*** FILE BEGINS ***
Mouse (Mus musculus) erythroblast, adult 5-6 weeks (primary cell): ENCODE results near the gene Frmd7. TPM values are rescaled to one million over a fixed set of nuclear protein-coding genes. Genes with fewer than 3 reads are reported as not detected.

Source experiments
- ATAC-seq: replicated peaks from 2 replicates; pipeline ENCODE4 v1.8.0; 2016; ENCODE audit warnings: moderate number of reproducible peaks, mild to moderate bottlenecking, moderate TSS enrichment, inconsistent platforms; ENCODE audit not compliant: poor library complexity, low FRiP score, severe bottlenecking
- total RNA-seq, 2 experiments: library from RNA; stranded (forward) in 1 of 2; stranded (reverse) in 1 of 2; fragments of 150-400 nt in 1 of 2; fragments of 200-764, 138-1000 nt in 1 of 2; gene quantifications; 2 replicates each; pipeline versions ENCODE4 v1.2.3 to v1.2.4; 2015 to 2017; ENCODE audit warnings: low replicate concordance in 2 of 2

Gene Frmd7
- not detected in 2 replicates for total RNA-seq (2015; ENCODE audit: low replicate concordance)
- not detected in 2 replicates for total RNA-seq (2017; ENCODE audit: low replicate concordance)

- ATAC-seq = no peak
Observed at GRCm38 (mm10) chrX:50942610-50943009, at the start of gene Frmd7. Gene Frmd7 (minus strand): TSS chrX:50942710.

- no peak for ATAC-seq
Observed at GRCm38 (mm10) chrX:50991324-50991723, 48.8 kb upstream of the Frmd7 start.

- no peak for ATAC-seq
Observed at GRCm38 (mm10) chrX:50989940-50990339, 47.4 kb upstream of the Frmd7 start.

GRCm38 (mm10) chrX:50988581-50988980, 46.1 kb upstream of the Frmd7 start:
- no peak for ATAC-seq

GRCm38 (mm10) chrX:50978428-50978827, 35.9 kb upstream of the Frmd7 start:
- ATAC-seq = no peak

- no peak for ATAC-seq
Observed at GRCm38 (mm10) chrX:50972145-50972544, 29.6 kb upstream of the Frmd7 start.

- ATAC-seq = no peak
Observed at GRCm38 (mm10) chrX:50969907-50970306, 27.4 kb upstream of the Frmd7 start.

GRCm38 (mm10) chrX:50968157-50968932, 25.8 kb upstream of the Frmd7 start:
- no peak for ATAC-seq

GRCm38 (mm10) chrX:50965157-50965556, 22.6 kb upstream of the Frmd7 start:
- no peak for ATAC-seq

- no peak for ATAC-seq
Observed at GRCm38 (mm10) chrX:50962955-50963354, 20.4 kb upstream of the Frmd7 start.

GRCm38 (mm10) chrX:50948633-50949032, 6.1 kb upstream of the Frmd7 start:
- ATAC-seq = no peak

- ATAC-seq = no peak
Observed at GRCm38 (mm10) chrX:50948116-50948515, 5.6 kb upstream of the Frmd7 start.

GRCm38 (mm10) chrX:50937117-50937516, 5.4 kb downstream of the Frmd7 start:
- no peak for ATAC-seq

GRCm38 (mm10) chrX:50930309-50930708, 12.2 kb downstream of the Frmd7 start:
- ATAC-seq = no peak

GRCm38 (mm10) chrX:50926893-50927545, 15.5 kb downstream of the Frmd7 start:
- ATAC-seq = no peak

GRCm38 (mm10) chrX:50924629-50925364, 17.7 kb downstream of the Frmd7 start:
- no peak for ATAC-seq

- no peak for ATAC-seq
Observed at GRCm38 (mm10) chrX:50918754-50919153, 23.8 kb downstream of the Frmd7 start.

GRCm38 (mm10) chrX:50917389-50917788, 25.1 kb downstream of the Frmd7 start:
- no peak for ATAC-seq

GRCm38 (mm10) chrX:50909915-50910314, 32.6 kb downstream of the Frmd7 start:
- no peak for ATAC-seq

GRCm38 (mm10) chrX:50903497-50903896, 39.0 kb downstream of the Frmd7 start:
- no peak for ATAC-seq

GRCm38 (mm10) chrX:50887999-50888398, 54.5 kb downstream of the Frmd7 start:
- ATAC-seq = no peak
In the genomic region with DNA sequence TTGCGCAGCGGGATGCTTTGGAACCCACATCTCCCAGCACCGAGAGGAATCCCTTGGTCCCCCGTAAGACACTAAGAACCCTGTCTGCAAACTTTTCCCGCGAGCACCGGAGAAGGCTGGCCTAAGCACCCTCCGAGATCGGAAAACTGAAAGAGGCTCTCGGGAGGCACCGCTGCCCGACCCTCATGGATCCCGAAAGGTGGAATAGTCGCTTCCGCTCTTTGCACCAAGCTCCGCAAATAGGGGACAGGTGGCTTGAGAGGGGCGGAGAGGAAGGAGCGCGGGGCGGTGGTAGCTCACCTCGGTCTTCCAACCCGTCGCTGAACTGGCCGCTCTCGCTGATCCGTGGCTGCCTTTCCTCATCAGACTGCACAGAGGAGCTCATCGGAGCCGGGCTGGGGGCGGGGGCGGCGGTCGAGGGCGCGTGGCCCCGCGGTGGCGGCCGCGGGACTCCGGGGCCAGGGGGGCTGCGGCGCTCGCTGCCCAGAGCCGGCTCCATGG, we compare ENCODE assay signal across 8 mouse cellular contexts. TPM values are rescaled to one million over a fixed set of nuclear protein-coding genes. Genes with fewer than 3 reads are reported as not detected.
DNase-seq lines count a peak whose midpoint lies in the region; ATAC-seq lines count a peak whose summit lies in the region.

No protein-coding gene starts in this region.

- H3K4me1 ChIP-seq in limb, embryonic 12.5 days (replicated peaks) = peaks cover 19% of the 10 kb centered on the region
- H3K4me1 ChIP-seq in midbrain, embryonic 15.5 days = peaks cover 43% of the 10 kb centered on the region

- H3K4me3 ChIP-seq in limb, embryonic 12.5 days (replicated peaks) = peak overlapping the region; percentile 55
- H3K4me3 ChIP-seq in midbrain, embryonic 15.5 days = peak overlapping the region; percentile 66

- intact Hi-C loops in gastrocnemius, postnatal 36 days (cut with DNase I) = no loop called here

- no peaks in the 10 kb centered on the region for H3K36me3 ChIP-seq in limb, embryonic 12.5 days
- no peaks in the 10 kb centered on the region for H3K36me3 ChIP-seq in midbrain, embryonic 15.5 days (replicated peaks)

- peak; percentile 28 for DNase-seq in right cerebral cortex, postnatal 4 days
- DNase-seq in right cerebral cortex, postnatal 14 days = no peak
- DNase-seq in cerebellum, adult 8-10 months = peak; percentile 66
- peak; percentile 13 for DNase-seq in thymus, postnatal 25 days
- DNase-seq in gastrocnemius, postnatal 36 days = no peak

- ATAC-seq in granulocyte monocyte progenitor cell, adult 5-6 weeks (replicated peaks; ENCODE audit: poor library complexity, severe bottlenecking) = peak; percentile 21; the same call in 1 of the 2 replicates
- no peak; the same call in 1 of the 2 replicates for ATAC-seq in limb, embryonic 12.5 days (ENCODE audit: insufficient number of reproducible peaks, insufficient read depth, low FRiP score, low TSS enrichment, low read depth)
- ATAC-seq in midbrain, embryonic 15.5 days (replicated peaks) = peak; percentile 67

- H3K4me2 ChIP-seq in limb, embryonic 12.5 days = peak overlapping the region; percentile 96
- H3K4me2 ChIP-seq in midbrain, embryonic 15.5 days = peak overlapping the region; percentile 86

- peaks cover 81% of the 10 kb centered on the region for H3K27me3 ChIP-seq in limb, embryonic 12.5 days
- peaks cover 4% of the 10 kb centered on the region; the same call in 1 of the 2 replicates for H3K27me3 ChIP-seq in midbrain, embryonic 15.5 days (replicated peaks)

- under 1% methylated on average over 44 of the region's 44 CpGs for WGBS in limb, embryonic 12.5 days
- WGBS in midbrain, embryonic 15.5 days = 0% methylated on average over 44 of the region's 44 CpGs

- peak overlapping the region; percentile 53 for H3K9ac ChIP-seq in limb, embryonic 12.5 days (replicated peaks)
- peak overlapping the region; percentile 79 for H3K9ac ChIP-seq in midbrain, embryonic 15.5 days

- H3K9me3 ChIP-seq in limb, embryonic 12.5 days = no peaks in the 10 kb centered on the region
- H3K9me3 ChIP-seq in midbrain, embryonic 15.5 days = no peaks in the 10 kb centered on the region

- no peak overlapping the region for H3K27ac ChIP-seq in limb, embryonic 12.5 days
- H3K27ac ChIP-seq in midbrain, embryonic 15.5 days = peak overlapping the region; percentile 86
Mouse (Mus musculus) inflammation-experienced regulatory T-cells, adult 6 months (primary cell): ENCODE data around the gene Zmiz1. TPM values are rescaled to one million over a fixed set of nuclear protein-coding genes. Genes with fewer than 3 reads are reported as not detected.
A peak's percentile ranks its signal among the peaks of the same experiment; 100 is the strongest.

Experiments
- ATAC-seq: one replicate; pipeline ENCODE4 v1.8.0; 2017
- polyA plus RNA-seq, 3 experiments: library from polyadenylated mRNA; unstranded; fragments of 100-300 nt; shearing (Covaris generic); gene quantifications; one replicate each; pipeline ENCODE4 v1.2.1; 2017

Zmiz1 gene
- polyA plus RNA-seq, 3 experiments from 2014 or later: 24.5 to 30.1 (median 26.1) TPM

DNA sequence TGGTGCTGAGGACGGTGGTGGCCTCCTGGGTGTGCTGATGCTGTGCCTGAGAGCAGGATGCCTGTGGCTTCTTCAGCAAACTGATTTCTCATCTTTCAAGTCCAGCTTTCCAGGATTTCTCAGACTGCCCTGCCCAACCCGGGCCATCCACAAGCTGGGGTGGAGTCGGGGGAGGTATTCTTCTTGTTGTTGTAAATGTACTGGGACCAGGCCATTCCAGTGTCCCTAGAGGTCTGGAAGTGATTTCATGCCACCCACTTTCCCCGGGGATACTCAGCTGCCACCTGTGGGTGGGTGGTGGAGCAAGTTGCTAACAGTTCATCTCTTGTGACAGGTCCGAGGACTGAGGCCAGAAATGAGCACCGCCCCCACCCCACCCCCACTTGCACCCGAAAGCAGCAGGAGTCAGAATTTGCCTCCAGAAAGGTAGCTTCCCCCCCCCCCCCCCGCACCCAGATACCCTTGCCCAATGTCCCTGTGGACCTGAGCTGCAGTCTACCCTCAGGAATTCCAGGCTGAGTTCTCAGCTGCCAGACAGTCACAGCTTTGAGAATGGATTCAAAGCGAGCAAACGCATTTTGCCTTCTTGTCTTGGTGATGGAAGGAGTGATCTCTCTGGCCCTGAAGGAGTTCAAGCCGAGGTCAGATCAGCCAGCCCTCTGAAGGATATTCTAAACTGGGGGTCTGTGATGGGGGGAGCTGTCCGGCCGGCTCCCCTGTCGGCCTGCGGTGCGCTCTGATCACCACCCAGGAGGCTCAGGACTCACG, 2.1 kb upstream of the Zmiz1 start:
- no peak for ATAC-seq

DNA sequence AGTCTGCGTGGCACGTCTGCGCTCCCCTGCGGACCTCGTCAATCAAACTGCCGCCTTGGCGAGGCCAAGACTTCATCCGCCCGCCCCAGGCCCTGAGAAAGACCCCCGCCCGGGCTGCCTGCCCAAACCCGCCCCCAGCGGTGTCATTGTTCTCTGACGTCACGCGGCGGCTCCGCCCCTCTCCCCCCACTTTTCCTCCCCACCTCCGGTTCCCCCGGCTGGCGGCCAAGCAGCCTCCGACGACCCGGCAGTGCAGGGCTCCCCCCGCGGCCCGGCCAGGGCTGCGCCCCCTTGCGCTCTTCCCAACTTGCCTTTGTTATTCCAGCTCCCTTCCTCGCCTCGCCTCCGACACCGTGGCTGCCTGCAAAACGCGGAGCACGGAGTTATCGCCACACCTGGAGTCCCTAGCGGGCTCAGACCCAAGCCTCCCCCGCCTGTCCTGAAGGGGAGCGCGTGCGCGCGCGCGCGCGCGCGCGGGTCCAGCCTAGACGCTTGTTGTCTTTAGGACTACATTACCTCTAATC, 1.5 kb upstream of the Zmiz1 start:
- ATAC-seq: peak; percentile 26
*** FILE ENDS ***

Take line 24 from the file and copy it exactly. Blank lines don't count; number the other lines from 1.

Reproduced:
GRCm38 (mm10) chrX:50965157-50965556, 22.6 kb upstream of the Frmd7 start: